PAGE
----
Some West Michigan employers are altering their policies and procedures to adapt to the new operating environment in which legal cannabis is becoming more readily available at retail locations across the region.
Gary Schuler never expected to jump into the industrial hemp industry, but he finds himself now pitching the plant’s potential and its milled-down byproduct for new uses.
Dave Alexander was appointed business development manager for the City of Muskegon in July. Alexander was formerly the executive director of Downtown Muskegon Now, which recently disbanded. His new role includes acting as the Downtown Development Authority’s staff liaison, overseeing the Brownfield Redevelopment Authority, and supporting commercial retail development throughout the city.
Michael Klumpp did not know what to expect when he ventured into the world of industrial hemp, but the farmer soon realized growing a viable crop was only half the battle.
With former CEO Jim Edmonson back at the helm and a new board of directors, Muskegon Area First has positioned itself for fiscal and programmatic growth to support Muskegon County’s economic development into the next decade.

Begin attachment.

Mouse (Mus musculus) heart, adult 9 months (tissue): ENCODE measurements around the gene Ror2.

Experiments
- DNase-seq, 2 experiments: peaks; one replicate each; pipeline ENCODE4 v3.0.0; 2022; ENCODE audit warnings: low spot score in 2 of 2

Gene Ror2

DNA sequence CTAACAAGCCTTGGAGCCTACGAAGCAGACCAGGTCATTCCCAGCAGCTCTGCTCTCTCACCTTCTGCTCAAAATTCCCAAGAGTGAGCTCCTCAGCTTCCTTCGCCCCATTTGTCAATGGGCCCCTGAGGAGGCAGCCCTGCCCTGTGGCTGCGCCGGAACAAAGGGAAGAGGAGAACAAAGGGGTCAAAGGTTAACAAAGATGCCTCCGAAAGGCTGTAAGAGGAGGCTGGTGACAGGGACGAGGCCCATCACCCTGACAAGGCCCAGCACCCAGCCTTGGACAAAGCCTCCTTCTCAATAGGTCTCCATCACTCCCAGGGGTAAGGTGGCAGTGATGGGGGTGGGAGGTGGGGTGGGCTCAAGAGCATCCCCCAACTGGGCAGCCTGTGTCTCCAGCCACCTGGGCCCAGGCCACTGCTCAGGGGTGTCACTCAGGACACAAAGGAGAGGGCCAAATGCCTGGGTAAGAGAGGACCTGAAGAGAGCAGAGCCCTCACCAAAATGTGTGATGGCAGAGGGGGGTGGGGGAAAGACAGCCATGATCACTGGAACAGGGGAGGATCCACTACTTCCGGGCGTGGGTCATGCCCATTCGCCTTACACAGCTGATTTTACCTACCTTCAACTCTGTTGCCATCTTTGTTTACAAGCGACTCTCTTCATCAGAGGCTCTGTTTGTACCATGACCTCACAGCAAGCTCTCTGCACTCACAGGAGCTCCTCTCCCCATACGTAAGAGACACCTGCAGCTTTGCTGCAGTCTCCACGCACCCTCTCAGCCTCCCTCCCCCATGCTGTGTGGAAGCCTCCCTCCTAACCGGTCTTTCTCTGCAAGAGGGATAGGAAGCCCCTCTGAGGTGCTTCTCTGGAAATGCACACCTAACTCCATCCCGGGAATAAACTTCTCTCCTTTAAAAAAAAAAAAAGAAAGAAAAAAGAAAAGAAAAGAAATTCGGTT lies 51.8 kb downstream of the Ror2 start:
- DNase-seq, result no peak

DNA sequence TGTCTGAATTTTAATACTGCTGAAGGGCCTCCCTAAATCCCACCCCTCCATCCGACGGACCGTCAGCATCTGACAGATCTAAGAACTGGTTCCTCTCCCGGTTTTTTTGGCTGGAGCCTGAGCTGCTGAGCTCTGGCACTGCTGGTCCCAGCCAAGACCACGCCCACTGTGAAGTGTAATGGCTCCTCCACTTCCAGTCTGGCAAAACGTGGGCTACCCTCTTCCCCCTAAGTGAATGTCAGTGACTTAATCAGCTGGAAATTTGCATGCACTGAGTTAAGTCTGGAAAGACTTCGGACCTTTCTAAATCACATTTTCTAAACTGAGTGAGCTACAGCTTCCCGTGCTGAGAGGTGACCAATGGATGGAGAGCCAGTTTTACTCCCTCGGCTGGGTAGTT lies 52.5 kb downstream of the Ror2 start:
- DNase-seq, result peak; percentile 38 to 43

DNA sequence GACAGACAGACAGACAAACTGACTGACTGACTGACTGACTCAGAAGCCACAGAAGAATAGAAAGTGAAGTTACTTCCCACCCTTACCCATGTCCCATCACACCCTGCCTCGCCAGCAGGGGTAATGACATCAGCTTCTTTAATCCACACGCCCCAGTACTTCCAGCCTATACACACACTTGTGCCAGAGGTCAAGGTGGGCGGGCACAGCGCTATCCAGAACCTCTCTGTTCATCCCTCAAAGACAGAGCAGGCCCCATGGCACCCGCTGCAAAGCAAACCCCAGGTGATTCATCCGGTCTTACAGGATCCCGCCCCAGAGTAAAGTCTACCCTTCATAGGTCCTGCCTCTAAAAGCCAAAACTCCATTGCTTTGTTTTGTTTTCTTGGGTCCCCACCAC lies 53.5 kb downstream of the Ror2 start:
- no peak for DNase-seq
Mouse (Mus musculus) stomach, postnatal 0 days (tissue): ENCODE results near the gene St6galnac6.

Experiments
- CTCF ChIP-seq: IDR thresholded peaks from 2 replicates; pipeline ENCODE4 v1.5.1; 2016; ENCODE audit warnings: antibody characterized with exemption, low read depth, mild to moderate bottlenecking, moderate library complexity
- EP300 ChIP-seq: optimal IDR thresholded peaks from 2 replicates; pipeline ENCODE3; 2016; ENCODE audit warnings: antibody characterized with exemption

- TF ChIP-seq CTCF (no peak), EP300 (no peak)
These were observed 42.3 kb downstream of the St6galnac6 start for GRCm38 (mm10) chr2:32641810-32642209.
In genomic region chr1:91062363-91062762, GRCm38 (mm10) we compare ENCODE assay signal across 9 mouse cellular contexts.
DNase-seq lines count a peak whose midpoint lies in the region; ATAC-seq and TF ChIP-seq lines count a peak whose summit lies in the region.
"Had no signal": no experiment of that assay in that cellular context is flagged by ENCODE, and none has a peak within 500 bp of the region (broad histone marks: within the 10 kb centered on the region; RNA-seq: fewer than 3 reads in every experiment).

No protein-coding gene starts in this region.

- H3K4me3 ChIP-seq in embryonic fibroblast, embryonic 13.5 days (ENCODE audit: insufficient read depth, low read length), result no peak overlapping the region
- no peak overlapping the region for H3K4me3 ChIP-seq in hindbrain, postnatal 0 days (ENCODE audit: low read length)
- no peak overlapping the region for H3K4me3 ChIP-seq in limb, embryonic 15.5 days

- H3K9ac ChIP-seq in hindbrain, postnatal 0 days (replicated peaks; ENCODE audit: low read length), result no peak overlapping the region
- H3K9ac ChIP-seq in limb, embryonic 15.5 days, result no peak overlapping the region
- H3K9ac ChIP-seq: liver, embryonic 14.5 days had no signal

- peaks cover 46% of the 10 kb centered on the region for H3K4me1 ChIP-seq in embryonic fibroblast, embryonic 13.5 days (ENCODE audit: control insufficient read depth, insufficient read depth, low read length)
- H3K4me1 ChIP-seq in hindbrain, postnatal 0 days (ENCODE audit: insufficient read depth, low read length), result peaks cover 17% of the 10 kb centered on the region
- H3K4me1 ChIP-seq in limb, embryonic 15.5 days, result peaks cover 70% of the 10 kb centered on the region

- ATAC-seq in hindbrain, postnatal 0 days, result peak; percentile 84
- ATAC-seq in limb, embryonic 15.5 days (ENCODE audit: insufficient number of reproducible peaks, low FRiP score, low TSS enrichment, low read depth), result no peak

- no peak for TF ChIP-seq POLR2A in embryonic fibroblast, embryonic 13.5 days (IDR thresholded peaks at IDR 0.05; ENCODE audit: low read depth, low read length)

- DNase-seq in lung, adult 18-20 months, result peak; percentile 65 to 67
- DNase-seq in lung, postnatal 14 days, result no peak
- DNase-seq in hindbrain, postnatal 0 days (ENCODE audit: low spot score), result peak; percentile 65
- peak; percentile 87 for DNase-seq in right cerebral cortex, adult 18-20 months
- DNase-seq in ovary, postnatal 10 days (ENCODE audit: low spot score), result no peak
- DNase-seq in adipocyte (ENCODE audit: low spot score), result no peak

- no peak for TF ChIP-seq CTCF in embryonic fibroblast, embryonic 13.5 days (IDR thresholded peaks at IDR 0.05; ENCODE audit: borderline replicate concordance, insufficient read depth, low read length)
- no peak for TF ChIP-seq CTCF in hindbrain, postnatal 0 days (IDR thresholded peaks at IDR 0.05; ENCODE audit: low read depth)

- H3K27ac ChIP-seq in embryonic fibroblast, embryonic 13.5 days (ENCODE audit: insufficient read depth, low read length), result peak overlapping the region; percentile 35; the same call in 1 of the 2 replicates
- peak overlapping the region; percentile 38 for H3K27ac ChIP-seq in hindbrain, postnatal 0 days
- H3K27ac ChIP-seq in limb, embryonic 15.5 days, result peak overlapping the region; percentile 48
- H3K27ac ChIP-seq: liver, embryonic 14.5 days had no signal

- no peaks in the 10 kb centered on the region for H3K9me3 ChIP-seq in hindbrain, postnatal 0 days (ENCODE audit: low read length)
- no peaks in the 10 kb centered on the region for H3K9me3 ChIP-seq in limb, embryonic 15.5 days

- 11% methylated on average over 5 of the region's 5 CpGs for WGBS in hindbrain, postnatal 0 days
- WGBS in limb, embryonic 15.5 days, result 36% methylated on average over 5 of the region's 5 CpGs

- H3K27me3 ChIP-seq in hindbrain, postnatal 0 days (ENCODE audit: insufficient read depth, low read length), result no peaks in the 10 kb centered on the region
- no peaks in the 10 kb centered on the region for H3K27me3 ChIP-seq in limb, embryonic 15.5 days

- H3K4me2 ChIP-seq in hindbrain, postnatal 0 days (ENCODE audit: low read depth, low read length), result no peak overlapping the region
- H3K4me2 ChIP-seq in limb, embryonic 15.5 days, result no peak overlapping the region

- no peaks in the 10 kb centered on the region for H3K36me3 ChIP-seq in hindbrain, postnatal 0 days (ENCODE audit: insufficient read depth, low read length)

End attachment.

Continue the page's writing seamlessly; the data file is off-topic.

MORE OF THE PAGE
MUSKEGON — After decades of site remediation and restoration projects to clean up Muskegon Lake, the south shoreline is ripe for redevelopment and various stakeholders are watching and waiting to see how it unfolds.
KALAMAZOO — The Blacktop Saints Riding Club is among hundreds of motorcycle clubs throughout the country that are riding for good.
As students head off to college this fall, some of them in Michigan’s Upper Peninsula will be blazing a trail when it comes to new fields of study: growing and testing hemp and learning how to lead a cannabis business.
When doctors in Wisconsin wanted to put Bonnie Demos on a morphine pump for pain, she decided instead to move to Michigan and grow her own medicine.
MUSKEGON — The precarious state of the historic LST-393 Veterans Museum could help spur a major milestone in Muskegon’s waterfront development.
Unseasonably rainy weather coupled with near record-high Great Lakes water levels have left many West Michigan business owners hoping the region will dry out in time to salvage the season for visitors and tourists.
While flooding and erosion are wreaking havoc for waterfront businesses and property owners, the changes are creating business opportunities for local marine construction and dock companies, who say they’ve been busy with scheduled projects and inundated with calls in recent weeks.
MUSKEGON — City leaders continue to explore ways to move Muskegon’s retail sector forward by enhancing business districts outside of the downtown core.
MUSKGEON — Pigeon Hill Brewing Co. LLC plans to keep the beer flowing at its Western Avenue taproom for now, while fine-tuning brewing operations in its new facility.
MUSKEGON — Building on the success of the Western Market chalets and other developments, Muskegon officials continue to look for ways to expand retail offerings, support budding entrepreneurs and attract shoppers.